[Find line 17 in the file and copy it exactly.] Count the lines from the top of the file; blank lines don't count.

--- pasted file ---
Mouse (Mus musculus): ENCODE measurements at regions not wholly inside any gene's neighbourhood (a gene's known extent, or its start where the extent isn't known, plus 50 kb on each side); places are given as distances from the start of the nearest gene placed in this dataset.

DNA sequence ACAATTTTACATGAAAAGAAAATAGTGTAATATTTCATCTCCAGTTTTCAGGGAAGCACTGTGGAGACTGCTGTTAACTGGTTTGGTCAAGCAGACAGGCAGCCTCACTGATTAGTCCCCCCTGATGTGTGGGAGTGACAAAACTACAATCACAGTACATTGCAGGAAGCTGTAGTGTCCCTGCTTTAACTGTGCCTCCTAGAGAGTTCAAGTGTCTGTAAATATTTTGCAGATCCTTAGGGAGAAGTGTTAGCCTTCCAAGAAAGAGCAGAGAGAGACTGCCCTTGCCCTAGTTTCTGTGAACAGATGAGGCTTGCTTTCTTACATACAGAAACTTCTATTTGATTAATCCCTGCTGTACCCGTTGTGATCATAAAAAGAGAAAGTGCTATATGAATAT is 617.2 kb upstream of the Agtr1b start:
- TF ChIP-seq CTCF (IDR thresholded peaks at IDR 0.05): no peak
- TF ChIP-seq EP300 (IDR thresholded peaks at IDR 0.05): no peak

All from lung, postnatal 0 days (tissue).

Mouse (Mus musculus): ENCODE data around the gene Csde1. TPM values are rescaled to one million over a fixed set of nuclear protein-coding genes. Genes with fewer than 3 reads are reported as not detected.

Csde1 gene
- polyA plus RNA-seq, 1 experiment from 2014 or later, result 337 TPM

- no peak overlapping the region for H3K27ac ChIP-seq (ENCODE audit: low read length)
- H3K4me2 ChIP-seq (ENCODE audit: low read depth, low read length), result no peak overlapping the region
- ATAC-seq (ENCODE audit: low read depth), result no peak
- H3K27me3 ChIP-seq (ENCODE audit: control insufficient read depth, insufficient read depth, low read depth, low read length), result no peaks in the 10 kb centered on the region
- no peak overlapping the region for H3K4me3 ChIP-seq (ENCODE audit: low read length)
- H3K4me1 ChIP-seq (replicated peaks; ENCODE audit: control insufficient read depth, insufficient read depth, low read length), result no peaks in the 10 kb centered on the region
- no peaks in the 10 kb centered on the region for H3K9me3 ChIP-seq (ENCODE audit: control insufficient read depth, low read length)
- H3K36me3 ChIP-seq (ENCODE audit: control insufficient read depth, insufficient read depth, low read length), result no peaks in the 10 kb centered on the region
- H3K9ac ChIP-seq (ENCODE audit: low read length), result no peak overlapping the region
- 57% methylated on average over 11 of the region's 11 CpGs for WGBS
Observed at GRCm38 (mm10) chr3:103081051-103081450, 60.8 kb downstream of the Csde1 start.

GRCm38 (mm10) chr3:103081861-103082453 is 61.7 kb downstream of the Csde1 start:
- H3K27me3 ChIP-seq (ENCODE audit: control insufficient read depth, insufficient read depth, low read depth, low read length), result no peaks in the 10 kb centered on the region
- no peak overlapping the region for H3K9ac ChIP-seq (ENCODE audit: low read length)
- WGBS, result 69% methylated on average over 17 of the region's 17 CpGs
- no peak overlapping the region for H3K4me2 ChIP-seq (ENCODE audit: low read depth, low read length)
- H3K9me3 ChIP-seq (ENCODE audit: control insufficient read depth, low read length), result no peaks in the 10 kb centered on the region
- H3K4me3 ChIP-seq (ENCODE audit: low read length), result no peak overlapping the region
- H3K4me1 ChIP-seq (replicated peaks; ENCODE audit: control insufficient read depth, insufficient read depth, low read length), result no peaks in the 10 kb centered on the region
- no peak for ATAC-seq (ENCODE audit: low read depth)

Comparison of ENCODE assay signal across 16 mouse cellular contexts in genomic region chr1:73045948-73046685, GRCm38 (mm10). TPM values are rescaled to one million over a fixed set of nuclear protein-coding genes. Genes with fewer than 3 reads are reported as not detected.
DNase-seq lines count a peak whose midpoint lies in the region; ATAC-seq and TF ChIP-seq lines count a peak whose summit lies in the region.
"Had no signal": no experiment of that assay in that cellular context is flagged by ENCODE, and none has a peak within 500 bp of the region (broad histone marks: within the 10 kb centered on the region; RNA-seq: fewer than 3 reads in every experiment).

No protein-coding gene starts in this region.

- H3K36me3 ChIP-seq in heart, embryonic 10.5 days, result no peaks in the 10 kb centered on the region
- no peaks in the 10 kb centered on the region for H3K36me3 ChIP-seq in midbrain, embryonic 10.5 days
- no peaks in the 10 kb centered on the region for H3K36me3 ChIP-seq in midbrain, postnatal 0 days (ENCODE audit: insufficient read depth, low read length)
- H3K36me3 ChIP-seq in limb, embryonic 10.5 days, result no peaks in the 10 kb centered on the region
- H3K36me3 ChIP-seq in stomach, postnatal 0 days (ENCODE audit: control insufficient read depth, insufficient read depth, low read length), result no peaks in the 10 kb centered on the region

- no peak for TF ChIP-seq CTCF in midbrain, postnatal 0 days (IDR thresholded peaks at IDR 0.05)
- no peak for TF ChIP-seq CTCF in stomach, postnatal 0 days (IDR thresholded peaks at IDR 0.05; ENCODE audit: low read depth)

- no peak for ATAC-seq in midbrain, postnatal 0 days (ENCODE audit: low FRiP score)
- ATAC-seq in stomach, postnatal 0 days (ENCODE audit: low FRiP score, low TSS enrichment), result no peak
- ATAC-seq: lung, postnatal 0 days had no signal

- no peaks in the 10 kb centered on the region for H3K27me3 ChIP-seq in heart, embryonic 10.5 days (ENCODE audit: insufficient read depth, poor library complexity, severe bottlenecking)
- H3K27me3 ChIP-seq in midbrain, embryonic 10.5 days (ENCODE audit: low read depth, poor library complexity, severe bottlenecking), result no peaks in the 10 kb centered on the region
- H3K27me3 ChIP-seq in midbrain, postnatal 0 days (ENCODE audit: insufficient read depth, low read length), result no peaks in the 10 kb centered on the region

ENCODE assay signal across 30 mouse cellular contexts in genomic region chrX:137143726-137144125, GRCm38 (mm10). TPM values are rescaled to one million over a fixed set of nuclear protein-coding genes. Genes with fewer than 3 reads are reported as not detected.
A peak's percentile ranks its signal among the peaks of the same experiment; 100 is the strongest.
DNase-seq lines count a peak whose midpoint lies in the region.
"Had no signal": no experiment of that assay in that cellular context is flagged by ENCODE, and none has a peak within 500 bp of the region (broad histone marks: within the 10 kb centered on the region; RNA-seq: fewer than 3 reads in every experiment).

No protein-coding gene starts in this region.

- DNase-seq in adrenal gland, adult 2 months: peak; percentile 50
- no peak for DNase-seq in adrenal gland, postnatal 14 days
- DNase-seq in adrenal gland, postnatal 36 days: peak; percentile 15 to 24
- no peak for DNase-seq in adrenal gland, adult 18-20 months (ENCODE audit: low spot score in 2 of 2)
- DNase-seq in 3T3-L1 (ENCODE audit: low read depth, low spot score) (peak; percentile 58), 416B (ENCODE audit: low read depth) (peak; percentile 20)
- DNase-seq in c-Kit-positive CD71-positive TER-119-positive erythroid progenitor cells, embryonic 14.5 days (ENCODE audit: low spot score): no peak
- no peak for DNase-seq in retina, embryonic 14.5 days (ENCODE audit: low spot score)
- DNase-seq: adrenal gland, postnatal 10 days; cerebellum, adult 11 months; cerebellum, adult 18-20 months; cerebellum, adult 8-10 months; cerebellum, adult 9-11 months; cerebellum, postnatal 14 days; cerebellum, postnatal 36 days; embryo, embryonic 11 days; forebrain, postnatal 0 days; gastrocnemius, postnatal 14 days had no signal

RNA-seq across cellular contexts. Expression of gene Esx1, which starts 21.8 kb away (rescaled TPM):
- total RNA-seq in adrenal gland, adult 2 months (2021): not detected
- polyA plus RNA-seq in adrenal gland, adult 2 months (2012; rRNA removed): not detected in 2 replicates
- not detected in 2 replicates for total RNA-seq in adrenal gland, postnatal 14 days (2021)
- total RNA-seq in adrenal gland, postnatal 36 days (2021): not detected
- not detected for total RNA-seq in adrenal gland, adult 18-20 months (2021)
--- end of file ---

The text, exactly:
- H3K9ac ChIP-seq (ENCODE audit: low read length), result no peak overlapping the region